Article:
In your witness statement made decades later
you recall in great detail your Bantry company’s bold activities.
You remember names and ranks, munitions captured.
You mention twice the date of the raid on boat number 171
– 8pm, Sunday, November 17th, 1919.
What a remarkable memory you have.
Although you remember the new brigade officer
you can’t recollect the others’ names.
One may have been a Captain Con. Lowney
who, at the enemy garrison at Bere Island,
oversaw the Gun Cotton Raid
where 52 boxes filled with explosives
were pinched from under the noses of Brits,
the biggest explosives robbery of the war.
(I have an interest in this Capt. Lowney
as a century later I bought his family home).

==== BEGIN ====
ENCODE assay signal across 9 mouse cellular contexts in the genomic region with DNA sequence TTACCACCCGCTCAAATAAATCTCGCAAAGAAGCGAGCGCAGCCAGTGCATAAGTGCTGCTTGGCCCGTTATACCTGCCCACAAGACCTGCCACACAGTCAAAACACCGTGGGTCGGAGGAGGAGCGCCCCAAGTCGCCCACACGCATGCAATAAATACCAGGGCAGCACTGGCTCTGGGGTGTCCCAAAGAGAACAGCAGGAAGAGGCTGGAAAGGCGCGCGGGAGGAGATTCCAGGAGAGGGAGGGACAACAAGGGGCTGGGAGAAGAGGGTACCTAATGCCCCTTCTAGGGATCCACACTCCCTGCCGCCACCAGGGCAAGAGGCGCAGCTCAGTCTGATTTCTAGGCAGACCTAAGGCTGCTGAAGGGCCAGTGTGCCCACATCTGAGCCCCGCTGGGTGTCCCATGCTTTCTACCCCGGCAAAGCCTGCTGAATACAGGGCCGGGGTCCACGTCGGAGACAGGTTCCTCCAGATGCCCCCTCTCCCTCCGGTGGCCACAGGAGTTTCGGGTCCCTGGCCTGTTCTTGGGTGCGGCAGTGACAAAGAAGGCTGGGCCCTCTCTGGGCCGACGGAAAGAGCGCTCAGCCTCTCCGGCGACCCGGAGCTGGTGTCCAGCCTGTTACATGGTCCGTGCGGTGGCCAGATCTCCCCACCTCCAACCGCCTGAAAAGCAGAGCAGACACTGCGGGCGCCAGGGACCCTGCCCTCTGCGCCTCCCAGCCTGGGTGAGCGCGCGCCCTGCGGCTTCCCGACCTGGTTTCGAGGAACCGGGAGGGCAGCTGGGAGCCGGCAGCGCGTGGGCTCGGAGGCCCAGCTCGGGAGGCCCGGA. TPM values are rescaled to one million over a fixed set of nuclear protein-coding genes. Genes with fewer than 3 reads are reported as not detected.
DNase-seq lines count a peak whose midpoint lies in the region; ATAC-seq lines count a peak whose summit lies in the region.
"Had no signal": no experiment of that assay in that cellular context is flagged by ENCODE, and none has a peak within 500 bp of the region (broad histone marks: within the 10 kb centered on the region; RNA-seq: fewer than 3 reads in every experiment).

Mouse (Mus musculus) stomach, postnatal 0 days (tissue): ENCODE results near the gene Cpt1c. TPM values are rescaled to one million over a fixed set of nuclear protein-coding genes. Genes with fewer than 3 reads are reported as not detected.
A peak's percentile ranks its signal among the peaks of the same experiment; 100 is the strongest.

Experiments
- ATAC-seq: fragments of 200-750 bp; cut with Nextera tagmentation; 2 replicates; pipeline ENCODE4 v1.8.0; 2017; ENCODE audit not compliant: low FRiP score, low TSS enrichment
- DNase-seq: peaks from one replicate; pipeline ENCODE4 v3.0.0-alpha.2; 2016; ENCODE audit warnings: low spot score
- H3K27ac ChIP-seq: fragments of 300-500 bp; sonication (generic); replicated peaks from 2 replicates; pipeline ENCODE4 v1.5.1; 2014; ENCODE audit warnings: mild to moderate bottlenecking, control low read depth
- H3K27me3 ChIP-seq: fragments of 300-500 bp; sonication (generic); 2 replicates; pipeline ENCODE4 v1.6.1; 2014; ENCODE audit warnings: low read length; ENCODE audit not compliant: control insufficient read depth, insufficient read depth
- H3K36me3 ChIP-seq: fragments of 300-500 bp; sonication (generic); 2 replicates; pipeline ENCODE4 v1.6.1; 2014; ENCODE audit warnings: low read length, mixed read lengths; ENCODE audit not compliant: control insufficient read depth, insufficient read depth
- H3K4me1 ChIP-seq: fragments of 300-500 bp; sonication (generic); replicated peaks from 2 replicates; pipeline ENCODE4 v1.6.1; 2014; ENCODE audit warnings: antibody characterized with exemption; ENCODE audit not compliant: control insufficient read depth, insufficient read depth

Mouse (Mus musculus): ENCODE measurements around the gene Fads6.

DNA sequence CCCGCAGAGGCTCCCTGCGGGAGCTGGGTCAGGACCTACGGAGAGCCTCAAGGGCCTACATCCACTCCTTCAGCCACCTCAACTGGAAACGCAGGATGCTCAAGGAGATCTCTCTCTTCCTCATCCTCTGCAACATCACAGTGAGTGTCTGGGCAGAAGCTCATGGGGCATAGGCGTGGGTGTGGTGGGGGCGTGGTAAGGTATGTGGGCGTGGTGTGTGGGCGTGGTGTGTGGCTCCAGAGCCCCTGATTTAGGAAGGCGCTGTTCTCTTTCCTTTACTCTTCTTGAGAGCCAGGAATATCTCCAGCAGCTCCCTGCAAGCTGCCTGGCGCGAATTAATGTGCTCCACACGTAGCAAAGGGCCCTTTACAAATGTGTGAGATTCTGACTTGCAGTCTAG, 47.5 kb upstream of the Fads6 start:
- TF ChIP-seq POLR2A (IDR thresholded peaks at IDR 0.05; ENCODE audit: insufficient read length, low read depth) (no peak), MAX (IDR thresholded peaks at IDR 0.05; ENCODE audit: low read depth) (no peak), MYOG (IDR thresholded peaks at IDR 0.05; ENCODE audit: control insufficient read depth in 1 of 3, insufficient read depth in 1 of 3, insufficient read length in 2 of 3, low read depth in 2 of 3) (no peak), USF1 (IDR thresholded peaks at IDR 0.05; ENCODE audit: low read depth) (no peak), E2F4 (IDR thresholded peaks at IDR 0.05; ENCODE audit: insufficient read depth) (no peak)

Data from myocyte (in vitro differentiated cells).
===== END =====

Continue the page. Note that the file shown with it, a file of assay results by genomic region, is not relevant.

In a Bere Island winter the enemy must have longed for supplies
of boots and shirts, underwear and socks,
along with cigarettes, bacon and tinned foods
which, due to your raids on Bantry Railway Station
and the steamboat ‘Princess Bear’, never arrived,
keeping the garrison soldiers hungry and cold,
lowering morale while boosting your cause.
The enemy forces never knew what to expect next.
Reproduced with kind permission of the author. This poem was composed in Poetry as Commemoration workshops held at Bantry Literary Festival in July 2023. The workshops were led by writer Thomas McCarthy.
Bureau of Military History Witness Statement: James O’Sullivan, Rock Villas, Bantry, Co. Cork. O/C, Bantry Company, Bantry Battalion, Cork